It is a truth universally acknowledged in the careers world that the large corporates can have a hard time selling their appeal to arts students. Mention investment banks or the ‘Big 4’ and prepare for pretty strong reaction. And there’s probably no point considering this field if you have a pretty strong aversion to big business – after all it’s a competitive process, there’s nothing to be gained from going through the motions. But, if you’re still undecided about your career path and have a drive to succeed, you might just find the financial world is worth a second look. Following internships at Christie’s, Tara Lawrence – History of Art graduate – was on track to follow a career in the art world. Fast forward a few years and she’s happily working in the HR function at UBS. Here’s her story….
Having studied History of Art at the University of Warwick, working for an Investment Bank was not an obvious choice. I did curatorial work at Harewood House Stately Home in Yorkshire, internships at Christie’s auction house in the Impressionist and Modern Art Department and also worked as a Gallery Manager in a Contemporary Gallery in the South of France. The world of art dominated my academic and personal life and I had very little exposure to banking and finance. Working in the investment banking and finance field is something I could never have predicted in the days I spent studying Renaissance and Impressionist Art. As someone from neither a mathematical nor economic background, I didn’t believe that the finance world would be accessible or of interest to me.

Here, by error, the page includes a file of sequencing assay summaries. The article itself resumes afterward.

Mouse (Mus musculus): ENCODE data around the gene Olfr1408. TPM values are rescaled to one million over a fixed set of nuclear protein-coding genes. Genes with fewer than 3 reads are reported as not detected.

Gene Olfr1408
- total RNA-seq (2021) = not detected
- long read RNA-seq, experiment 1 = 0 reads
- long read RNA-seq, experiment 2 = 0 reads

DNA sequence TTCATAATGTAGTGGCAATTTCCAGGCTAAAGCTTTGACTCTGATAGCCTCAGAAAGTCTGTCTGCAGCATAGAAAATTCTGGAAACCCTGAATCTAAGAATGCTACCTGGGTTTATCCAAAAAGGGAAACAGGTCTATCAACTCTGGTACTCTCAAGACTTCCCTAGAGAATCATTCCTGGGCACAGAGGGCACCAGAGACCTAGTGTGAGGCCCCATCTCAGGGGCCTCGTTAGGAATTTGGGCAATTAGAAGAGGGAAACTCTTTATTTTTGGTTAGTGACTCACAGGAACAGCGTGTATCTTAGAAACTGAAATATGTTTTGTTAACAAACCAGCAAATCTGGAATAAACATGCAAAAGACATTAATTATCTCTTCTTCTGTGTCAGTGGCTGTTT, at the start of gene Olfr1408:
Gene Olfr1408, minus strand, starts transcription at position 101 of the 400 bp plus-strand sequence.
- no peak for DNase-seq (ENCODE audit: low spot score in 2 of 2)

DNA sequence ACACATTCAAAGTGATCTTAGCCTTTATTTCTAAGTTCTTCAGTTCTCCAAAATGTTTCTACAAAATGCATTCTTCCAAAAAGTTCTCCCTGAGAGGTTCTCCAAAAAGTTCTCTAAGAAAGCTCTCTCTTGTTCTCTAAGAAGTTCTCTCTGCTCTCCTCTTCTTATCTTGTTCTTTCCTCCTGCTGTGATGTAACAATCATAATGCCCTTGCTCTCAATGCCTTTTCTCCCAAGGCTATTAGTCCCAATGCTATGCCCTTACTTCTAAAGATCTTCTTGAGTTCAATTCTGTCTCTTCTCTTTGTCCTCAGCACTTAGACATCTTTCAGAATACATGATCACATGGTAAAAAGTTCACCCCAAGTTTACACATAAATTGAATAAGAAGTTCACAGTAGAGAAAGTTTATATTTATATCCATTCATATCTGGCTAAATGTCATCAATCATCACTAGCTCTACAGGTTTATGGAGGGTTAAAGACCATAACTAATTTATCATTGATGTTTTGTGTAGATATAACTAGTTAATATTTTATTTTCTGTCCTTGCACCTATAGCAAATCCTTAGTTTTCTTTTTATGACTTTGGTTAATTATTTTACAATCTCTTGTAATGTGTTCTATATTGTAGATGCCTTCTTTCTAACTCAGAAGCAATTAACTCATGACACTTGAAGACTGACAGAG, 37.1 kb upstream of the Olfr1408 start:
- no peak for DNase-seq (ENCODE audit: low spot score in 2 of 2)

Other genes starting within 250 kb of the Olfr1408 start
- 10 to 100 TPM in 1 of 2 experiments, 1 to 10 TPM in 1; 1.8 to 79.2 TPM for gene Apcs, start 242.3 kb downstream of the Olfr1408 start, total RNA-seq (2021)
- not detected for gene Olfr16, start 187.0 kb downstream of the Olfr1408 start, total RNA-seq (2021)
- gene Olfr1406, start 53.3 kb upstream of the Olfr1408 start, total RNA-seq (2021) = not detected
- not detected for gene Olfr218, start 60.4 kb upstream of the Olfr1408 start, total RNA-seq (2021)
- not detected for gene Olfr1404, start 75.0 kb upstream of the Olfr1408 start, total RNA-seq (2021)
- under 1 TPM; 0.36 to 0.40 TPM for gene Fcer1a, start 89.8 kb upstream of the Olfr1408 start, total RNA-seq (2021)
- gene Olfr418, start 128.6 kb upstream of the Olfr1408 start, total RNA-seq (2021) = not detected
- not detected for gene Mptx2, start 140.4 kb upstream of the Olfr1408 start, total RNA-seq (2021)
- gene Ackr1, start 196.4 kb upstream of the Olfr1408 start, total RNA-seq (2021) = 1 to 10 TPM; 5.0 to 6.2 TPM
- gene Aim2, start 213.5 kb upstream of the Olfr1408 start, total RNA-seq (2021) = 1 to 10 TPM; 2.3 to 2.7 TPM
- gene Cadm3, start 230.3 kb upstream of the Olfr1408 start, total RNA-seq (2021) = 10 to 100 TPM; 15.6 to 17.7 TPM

I became more aware of the world of investment banking during my final year when friends started sharing their experiences of summer internships. I must confess the ‘work-hard, play-hard’ attitude to City life really appealed to me. I wanted to try it and also and also felt that being exposed to the work undertaken by an organisation such as UBS would give me a really good platform to launch my future career, whatever the sector.
From applicant to intern
There are some hard facts that any applicant has to face: graduate entry into investment banking is incredibly competitive with a complex and challenging selection process, involving a series of interviews, tests and assessments. I had no economics, maths or finance background at A-Level or university so was concerned about how I’d fare, but the key to success (including my own!) rests with practice and preparation.
I applied to the HR department at UBS as an intern and felt confident that the skills I’d acquired through previous work experience and my History of Art degree could be seen as an advantage. I knew my experiences were unique and could sell them as such. You need to stand out from the crowd, have something different to offer – and say – about your academic and extra-curricular background. It is not essential to have a financial grounding, but in order to succeed you of course need strong analytical and numerical skills. In addition to this you have to have an acute sense of commercial awareness in order to differentiate yourself and succeed in what is essentially a global, profit driven business. The assessment centre was a tough experience, but it was such a welcome boost to hear that very day that I had got on the scheme.